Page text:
USFWS Updates Eagle Permitting Regulations
On December 16, 2016, the U.S. Fish and Wildlife Service (USFWS) published in the Federal Register its final changes to eagle permitting regulations (Final Rule). Although the revised regulations pertain to all nonpurposeful take of eagles and eagle nests, specific requirements are included for wind energy facilities. The new rules will take effect January 15, 2017. Applicants submitting permit applications before July 14, 2017, may choose to be reviewed for coverage under the current regulations.
The changes are primarily intended to clarify regulations and improve implementation and compliance through updated definitions, standardization, and application of current information on eagle populations and fatality estimation. Other revisions include an extension of the maximum permit duration to 30 years, permit availability for golden eagles east of the 100th meridian, and specific monitoring and reporting requirements and fees.
We have provided highlights of the revised regulations and potential implications for wind facility developers and operators. This is not a comprehensive summary, and our experts are continuing to review the revised regulations and associated documents to determine all possible ramifications.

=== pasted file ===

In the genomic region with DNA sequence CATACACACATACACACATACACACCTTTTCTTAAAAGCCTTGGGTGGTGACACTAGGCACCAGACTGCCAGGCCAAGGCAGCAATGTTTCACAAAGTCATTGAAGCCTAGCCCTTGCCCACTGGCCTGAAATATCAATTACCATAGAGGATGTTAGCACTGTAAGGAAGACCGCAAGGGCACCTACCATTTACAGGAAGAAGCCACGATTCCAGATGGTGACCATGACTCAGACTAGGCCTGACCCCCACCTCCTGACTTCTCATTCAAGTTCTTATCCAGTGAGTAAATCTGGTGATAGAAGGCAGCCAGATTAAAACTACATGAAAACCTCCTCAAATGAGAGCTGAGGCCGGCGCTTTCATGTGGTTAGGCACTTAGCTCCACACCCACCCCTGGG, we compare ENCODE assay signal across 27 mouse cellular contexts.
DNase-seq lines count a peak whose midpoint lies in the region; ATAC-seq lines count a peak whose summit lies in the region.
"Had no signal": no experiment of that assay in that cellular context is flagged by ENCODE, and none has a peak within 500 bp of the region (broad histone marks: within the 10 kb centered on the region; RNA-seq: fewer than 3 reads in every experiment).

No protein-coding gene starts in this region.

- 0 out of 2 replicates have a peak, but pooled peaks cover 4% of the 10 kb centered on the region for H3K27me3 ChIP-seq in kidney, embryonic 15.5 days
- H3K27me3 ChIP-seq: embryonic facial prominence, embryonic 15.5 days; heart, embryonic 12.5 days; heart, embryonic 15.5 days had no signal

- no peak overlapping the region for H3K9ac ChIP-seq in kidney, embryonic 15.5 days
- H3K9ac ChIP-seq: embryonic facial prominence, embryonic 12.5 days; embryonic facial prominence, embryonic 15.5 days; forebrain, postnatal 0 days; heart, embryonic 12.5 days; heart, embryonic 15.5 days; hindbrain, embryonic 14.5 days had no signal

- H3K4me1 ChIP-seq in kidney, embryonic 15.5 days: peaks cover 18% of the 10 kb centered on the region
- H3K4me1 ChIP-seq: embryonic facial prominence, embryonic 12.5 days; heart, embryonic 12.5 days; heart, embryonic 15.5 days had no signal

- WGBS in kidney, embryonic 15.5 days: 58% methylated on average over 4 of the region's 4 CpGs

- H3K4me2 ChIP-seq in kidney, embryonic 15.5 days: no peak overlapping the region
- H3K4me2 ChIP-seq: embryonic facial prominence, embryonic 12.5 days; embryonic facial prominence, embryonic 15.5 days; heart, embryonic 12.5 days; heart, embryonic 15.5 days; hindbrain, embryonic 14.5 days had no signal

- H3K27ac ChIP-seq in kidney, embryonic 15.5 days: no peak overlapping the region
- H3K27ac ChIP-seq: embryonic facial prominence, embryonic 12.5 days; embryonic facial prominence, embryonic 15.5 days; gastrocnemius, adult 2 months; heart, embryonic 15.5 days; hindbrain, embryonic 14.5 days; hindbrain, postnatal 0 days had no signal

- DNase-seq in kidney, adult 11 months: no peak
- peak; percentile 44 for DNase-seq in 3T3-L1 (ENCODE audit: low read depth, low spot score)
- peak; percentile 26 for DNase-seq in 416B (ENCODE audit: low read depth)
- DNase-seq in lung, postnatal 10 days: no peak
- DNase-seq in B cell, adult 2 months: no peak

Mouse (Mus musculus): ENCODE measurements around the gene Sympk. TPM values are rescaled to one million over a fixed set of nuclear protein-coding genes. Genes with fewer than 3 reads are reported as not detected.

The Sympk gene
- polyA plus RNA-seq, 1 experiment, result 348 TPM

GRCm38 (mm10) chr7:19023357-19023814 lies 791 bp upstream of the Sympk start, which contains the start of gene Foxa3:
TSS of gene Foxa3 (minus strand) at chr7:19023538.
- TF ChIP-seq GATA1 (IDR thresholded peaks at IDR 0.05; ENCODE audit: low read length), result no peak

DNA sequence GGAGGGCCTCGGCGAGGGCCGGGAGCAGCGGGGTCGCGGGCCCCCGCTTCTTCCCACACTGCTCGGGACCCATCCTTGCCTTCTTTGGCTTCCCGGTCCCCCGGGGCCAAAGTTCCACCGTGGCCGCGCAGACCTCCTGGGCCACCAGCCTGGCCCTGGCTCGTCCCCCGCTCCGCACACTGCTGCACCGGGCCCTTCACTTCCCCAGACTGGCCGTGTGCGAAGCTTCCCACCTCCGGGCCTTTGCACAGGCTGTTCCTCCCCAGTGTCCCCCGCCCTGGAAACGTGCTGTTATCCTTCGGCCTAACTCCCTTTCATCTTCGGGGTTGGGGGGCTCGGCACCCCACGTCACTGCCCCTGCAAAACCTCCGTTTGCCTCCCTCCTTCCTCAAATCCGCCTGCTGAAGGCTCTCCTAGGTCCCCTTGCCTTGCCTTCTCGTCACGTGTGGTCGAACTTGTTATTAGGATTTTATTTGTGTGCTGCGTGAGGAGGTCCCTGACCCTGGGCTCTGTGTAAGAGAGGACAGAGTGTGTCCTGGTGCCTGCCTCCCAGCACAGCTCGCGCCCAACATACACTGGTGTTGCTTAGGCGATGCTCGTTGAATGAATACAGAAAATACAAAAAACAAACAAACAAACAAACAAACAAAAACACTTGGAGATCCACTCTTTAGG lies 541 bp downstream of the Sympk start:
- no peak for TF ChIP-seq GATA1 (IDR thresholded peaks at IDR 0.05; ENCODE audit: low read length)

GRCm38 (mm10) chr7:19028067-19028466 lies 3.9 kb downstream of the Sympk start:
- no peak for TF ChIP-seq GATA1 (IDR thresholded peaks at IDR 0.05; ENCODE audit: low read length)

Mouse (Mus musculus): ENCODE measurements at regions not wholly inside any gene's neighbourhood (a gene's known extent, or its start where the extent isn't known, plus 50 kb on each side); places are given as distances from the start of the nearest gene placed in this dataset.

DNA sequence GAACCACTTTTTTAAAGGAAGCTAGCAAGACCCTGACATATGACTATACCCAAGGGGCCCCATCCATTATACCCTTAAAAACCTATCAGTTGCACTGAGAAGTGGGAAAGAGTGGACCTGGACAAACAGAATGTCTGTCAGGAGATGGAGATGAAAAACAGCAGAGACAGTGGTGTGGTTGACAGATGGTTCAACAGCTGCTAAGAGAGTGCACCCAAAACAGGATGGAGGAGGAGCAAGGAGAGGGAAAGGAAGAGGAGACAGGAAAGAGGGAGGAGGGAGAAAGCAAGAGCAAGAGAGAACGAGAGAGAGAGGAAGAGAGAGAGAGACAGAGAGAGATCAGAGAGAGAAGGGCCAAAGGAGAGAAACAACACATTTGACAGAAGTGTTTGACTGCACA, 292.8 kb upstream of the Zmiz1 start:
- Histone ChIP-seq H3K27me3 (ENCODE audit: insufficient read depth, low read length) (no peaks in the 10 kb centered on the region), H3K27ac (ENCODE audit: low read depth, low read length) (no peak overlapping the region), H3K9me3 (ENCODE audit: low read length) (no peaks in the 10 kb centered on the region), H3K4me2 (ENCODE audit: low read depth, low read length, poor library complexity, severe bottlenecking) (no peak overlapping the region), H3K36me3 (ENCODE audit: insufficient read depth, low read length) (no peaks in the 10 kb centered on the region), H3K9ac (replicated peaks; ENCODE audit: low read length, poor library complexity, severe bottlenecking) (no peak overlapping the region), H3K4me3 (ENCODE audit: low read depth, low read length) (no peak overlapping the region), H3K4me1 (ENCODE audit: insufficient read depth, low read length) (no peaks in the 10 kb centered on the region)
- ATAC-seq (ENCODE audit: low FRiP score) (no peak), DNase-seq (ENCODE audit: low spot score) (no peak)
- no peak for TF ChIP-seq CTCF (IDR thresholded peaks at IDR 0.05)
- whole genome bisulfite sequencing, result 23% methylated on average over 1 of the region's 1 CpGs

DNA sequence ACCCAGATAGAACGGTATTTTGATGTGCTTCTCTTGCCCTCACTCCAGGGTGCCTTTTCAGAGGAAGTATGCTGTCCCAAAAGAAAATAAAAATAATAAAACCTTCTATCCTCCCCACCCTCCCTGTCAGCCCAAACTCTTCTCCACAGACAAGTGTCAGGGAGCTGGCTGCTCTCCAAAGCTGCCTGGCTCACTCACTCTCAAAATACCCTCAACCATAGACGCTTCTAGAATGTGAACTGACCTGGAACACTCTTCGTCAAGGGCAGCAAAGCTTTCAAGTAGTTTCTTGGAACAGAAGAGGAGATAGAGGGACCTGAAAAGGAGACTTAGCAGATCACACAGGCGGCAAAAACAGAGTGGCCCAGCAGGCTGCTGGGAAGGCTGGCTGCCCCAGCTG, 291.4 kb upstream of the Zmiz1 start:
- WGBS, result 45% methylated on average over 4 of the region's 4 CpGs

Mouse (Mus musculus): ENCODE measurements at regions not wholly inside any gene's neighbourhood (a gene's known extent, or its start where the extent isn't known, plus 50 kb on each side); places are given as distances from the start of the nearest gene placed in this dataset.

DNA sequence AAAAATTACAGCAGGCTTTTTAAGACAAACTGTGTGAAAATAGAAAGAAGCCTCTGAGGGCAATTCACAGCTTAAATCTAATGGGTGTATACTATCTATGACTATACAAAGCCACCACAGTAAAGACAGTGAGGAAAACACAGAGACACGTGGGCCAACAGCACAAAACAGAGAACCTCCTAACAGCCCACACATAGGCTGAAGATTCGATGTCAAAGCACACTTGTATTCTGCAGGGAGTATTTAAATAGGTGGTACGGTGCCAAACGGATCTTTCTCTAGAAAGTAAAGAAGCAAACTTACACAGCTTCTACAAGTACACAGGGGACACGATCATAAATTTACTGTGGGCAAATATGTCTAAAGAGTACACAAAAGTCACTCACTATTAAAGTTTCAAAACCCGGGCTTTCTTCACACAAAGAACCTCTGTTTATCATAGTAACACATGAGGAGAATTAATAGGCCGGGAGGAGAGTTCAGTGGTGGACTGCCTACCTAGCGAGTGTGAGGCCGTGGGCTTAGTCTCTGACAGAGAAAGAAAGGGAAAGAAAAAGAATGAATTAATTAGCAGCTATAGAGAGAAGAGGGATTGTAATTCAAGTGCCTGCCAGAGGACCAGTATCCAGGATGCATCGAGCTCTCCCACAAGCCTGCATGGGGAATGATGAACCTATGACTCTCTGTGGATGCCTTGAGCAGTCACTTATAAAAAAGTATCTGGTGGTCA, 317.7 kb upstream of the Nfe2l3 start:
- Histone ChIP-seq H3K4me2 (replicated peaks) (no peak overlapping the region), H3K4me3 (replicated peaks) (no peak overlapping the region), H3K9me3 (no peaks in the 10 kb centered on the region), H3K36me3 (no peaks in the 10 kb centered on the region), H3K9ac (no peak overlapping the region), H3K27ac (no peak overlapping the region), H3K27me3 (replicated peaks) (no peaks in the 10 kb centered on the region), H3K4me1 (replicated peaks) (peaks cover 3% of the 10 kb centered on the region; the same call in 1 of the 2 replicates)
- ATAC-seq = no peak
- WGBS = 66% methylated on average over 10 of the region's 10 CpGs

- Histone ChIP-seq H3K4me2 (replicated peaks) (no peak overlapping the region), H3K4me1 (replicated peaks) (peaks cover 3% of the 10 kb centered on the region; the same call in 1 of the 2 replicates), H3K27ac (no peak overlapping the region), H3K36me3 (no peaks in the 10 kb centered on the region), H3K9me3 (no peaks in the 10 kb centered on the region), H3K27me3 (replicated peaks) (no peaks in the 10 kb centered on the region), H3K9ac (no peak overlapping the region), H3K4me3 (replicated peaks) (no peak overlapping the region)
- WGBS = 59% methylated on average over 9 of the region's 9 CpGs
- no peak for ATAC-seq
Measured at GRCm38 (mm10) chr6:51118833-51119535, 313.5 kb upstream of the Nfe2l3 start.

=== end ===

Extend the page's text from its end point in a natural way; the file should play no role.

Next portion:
Permit Availability and Permit Terms
- Take of golden eagles may now be permitted east of the 100th meridian.
- Permits for take of eagles will be referred to as Eagle Incidental Take Permits and the distinction between standard and programmatic permits for nonpurposeful take has been removed. This distinction has also been removed for eagle nest take permits.
The maximum permit duration is extended from 5 years to 30 years. For permits with durations greater than 5 years, the following conditions apply:
- Qualified third-parties, approved by USFWS, are required to monitor and assess project impacts and to report directly to USFWS, as well as to provide permittees with copies of reports and other materials. It is Tetra Tech’s understanding that the permittee will be responsible for funding of the monitoring.
- In addition to annual reports, permittees must provide USFWS with summarized monitoring results at least every 5 years that will be reviewed to assess permit compliance and update future take predictions, authorized take levels, and mitigation.
- The Bald and Golden Eagle Protection Act’s standard that authorized take be “compatible with the preservation” of the species is further defined to mean “consistent with the goals of maintaining stable or increasing breeding populations in all eagle management units and the persistence of local populations throughout the geographic range of each species.” This modification provides a more focused definition of the geographic scope of breeding populations.